Don T Let Me Be Lonely Analysis

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Don’t Let Me Be Lonely—An Analysis on Forgiveness
Claudia Rankine’s, Don’t Let Me Be Lonely, incorporates themes that any one can easily connect with. In her writing, she includes topics such as death, loss, grieving, life, television, race, identity, forgiveness, a hint of hope, and, as the title states, loneliness. Rankine writes in a format that could be considered to be lyric essays or prose poems. Her writing, paired with visual cues, is filled with raw emotion that provides insight into issues that she has personally faced and that many others face on a daily basis. In the book, Rankine questions and even connects some of these topics together. For example, in the book, Rankine contemplates the idea of forgiveness when she writes, “What does it mean to forgive and how does forgiveness show itself?” (pg 47). These are, however, not the only questions she is asking; she also seems to question how we really know if we have forgiven, especially if forgiveness is something that we cannot explain to another person.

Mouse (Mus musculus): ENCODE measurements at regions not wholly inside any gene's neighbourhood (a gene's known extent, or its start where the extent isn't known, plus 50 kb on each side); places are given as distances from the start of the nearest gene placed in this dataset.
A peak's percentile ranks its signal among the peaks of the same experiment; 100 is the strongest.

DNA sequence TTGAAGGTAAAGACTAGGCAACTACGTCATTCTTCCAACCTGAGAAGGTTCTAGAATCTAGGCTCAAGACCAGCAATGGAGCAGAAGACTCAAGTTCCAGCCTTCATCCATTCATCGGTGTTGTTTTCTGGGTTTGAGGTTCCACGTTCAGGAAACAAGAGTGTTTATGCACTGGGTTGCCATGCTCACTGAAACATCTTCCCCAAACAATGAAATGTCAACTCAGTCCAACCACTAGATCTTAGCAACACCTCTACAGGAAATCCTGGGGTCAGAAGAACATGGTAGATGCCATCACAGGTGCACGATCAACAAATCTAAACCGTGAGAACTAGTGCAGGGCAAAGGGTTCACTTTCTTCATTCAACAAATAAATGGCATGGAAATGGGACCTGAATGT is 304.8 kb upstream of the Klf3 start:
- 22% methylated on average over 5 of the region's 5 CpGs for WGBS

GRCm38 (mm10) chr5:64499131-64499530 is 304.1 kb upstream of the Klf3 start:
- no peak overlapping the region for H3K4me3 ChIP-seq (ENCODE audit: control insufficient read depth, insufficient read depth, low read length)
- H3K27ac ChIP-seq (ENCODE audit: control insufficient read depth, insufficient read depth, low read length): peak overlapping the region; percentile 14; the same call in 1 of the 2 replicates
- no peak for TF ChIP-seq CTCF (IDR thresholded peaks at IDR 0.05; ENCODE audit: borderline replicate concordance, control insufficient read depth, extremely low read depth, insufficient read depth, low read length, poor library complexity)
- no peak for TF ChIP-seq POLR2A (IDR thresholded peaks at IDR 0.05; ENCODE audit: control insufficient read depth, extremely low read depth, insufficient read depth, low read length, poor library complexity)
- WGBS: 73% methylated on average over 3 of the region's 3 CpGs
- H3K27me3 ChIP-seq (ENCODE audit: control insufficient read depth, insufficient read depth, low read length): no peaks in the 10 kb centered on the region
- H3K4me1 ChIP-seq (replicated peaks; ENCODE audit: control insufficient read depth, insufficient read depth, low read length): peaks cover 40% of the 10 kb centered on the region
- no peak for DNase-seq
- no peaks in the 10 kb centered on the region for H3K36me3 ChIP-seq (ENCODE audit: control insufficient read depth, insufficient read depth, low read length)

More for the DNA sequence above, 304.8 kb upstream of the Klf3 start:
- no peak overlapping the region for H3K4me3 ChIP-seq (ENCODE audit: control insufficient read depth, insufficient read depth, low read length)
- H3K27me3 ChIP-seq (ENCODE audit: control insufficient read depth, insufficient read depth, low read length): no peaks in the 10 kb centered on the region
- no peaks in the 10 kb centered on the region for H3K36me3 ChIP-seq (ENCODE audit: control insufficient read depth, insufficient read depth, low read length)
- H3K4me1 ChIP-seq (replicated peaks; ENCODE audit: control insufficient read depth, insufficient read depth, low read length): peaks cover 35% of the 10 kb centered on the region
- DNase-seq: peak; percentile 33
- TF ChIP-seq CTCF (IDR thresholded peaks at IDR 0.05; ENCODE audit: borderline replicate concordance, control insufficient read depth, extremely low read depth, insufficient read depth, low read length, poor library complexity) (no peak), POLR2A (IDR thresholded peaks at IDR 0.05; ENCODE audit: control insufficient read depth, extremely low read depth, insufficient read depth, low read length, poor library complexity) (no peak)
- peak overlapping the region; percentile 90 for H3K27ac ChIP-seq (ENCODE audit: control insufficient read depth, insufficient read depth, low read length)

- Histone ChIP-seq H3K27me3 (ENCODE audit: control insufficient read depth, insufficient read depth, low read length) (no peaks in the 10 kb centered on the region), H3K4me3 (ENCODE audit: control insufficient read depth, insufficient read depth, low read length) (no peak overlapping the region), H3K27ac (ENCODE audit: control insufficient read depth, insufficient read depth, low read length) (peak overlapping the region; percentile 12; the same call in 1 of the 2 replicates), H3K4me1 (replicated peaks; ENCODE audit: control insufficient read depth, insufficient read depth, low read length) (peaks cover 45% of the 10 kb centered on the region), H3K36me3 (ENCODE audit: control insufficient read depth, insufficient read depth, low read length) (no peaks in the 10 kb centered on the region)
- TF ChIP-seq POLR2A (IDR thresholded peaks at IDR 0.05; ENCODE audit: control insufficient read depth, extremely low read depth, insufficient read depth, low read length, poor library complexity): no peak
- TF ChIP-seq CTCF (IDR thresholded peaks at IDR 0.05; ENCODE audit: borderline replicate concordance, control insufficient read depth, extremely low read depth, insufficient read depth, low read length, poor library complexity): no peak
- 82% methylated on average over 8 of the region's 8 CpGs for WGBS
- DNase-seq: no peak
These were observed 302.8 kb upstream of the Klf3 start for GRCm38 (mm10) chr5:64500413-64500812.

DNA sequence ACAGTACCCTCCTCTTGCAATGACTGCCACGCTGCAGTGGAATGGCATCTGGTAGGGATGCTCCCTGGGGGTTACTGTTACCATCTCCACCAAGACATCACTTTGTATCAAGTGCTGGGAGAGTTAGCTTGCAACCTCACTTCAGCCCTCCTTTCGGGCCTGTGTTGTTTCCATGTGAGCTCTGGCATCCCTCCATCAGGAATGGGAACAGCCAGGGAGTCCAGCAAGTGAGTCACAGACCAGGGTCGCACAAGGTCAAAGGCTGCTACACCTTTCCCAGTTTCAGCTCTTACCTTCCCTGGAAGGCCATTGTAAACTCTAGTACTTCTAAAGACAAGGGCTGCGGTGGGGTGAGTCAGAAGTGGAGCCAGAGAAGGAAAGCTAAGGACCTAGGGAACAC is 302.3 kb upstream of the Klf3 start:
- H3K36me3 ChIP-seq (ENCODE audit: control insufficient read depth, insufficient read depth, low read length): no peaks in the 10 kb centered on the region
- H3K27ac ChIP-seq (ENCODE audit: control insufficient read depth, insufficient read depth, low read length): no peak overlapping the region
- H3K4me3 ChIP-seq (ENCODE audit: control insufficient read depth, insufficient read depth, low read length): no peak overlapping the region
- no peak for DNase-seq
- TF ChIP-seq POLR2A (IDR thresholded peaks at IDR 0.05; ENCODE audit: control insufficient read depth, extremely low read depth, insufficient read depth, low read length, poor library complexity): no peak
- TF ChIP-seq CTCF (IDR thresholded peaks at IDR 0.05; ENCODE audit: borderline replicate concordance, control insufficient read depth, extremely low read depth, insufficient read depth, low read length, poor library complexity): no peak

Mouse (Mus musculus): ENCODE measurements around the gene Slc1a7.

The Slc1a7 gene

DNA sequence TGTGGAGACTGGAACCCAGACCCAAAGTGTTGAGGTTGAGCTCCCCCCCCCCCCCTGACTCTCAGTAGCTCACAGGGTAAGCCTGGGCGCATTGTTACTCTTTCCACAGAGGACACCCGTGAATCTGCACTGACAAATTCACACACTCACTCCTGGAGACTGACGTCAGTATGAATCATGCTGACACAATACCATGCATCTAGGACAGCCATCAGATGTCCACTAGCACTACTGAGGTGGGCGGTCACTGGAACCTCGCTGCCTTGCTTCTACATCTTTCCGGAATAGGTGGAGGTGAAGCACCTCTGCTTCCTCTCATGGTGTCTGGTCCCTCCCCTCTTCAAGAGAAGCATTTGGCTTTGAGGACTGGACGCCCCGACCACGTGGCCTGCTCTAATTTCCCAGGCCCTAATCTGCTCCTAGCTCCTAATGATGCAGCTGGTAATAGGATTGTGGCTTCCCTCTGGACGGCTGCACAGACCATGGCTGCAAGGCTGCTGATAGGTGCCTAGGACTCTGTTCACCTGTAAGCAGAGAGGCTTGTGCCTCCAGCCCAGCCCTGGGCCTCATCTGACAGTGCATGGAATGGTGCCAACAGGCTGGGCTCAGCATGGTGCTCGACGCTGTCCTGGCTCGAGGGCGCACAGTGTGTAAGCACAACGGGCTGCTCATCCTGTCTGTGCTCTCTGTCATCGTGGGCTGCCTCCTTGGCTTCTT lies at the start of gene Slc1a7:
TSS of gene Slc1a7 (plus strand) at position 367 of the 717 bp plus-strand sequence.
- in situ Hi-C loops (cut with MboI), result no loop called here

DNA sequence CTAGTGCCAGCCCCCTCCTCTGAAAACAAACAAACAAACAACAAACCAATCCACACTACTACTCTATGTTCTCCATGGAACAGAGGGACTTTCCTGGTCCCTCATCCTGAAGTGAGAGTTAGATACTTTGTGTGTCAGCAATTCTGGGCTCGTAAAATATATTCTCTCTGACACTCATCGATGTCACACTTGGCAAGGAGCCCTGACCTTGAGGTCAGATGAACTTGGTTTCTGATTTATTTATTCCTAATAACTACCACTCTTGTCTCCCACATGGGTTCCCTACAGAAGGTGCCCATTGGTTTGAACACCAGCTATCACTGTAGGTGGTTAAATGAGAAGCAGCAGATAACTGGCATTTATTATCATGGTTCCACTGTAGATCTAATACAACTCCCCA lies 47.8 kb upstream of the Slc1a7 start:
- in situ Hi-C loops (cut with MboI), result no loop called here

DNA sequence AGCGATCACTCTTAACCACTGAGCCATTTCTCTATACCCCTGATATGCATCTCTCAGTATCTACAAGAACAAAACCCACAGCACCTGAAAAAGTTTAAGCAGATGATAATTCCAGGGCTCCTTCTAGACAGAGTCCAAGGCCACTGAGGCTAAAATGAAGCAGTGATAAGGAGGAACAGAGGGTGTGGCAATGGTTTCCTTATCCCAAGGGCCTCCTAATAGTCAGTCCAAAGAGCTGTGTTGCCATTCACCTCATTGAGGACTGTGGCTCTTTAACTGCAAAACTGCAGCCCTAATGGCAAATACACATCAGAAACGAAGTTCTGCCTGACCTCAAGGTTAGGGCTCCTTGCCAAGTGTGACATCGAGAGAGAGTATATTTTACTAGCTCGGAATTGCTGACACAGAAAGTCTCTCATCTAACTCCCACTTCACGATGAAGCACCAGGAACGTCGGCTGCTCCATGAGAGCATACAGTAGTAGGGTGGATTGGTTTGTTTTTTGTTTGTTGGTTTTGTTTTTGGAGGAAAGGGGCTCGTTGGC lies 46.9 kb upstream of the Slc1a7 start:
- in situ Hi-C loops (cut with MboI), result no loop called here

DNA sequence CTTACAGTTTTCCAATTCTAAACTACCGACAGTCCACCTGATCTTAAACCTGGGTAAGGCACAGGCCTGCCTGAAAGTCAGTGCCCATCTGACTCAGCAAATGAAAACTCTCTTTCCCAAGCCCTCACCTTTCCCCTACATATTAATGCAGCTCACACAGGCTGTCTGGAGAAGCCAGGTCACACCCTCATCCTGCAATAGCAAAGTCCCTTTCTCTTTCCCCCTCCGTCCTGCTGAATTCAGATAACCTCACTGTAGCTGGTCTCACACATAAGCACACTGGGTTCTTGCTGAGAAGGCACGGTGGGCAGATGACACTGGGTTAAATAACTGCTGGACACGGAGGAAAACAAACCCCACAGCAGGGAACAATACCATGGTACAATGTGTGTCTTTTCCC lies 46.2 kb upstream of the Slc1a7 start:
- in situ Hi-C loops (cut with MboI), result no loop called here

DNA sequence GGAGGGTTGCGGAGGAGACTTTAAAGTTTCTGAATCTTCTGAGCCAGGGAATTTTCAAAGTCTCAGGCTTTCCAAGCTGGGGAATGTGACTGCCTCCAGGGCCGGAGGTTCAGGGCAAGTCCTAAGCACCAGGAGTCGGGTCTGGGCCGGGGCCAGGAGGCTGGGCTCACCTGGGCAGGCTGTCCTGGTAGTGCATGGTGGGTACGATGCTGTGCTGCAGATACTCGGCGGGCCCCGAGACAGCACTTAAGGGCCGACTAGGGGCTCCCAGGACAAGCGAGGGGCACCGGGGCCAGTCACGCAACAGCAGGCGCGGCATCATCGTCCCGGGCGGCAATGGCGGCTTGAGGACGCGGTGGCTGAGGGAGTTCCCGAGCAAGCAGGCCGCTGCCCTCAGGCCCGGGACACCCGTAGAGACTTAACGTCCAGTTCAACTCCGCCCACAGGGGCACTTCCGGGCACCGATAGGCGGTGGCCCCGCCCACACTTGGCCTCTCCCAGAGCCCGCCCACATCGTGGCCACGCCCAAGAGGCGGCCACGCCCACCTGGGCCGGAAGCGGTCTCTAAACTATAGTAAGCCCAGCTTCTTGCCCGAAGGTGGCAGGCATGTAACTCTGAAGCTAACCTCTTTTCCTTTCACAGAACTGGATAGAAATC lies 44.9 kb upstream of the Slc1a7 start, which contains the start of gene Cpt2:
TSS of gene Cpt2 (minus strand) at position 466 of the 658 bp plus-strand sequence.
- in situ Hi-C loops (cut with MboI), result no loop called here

When analyzing page 48, a page on forgiveness, Rankine answers her question of “What is forgiveness?” (47), by answering with “Forgiveness, I finally decide, is not the death of amnesia, nor is it a form of madness […] It is a feeling of nothingness that cannot be
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Through the analysis of Rankine’s sections on grief and forgiveness, one can conclude that Rankine is actually questioning how one can understand and explain the feeling of forgiveness. She also shows that by letting the problem die from the heart makes it easier for that person to forgive. Finally, through the few sections on grief, one can also find a connection between hope, grief, and forgiveness in which a hopeful individual can more easily, and quickly, grieve, forgive, and move
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